Sending a warning letter is not a pre-condition to enforce patent rights as per Turkish Law. However, considering it is a cost-effective and fast way to solve disputes, patent owners may choose to send warning letters to perceived infringers.
In 2014, a global pharmaceutical company filed a patent infringement action against a Gx company asking the IP Court to request and examine the related evidence; namely, the marketing authorisation dossier of the Gx drug filed before the Ministry of Health (“MoH”), and to stop and prevent the infringement if so determined. Before filing the action, the patent owner requested the Gx company to provide the relevant characteristics of the Gx product to assess patent infringement. The Gx company did not comply with the request, and the patent owner requested the IP Court to examine the MA dossiers of the Gx product and assess the possible infringement. The patent infringement action against the Gx Company was rejected after the court expert panel examined the MA dossiers and concluded that the patent was not infringed upon.
While the patent infringement action was ongoing, the patent owner sent a warning letter to the company manufacturing the potentially infringing products, i.e. another company than the Gx company, for the sole purpose of informing it of the ongoing legal action. As the act of manufacturing infringing products also constitutes patent infringement the patent owner explained the scope of protection of its patent, and why there may be a risk of patent infringement. After referring to the ongoing patent enforcement action against the Gx company, the patent owner requested the manufacturing company only “to watch out for the patent rights.” It is important to underline that the manufacturing company was not threatened, and it was not stated in the letter that there may be a court action if the patent rights are infringed upon. As well, the manufacturing company was not requested to cease manufacturing activities, nor to take any other action concerning the potentially infringing products.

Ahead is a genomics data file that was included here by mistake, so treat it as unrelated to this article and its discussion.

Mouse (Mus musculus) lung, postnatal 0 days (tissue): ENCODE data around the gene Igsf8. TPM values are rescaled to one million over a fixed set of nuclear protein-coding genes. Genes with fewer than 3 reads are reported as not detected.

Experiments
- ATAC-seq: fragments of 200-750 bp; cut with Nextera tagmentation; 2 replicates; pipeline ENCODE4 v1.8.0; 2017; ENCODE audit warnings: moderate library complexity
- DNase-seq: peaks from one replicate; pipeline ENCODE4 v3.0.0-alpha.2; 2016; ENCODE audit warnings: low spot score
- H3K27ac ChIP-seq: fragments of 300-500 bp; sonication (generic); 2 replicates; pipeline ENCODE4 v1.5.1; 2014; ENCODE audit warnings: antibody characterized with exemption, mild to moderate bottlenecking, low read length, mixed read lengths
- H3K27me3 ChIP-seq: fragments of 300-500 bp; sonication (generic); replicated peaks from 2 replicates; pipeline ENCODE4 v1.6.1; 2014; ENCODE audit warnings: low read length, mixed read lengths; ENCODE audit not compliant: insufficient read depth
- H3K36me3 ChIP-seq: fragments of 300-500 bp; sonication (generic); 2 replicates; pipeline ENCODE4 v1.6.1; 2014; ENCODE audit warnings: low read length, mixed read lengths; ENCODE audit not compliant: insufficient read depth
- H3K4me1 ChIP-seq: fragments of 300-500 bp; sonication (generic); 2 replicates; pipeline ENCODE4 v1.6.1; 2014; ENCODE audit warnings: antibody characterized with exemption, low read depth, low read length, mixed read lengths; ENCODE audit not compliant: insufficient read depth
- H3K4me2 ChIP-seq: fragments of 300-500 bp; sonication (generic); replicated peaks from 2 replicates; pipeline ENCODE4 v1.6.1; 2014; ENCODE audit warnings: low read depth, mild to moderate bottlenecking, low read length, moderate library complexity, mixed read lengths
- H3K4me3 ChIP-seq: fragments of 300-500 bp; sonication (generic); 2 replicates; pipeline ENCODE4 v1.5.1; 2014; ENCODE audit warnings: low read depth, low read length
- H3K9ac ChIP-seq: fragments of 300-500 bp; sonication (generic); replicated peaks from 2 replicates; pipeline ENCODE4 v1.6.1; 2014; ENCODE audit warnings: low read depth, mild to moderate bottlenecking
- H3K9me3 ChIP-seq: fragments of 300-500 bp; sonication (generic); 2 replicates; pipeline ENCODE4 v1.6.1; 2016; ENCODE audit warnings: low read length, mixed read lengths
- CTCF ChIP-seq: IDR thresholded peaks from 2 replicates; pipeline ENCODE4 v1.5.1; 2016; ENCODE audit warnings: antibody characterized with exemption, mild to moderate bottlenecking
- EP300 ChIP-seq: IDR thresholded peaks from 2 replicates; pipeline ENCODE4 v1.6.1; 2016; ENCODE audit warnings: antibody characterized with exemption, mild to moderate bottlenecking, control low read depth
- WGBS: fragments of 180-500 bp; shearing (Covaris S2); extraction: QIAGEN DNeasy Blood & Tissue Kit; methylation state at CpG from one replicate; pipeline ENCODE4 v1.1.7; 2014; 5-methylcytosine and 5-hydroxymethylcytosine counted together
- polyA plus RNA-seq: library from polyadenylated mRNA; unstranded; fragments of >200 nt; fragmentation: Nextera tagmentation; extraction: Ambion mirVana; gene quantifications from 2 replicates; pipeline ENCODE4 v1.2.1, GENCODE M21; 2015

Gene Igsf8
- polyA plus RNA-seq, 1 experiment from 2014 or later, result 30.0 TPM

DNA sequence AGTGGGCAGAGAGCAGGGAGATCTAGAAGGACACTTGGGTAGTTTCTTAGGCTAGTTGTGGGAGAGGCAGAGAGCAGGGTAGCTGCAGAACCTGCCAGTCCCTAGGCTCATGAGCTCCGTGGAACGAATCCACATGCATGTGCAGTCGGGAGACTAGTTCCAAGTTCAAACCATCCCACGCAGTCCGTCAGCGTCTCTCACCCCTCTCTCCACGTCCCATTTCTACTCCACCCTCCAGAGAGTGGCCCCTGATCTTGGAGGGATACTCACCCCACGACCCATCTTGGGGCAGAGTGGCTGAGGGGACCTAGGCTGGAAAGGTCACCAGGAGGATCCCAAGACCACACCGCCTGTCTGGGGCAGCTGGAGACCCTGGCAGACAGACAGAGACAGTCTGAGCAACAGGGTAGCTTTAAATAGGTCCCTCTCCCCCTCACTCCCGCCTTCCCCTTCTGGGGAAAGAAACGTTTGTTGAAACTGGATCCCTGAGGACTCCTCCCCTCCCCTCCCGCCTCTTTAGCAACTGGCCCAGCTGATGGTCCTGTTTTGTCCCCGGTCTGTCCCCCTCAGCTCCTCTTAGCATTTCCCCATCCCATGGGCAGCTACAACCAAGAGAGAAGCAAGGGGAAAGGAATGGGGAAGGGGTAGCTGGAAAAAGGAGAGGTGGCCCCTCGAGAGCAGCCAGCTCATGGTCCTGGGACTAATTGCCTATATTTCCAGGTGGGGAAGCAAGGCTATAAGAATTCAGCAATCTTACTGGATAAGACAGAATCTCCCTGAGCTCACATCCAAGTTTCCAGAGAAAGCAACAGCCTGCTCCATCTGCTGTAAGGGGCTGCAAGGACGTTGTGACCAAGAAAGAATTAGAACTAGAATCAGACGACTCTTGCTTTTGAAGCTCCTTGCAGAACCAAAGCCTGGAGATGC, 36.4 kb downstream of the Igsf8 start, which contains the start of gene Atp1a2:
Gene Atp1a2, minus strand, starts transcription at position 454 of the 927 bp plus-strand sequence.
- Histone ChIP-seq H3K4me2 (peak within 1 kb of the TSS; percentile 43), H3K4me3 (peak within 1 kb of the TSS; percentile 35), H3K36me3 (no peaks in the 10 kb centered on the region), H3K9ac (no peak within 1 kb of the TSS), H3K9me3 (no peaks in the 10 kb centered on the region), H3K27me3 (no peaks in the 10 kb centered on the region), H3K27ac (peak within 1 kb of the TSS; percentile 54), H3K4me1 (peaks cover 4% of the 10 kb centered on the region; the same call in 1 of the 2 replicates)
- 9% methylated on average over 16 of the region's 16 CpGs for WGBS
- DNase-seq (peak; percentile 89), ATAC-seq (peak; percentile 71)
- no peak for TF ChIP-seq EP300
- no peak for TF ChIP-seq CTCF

Upon receipt of the warning letter, the manufacturing company contacted the Gx company and requested information proving that the patent holder’s right was infringed. However, the Gx company did not respond to the manufacturing company. T Therefore the manufacturing company suspended its manufacturing process.
After the finalization of the infringement action, in 2016, the Gx company filed an unfair competition action before the Commercial Court claiming moral and material damages against the patent owner, alleging that the manufacturing company ceased the production process due to the letter sent by the patent owner as the patent owner is also one of the customers of the manufacturing company and alleged that the patent owner implicitly caused the fact that the manufacturing company decided not to conduct business with it anymore unless the manufacturing of the Gx products ceased.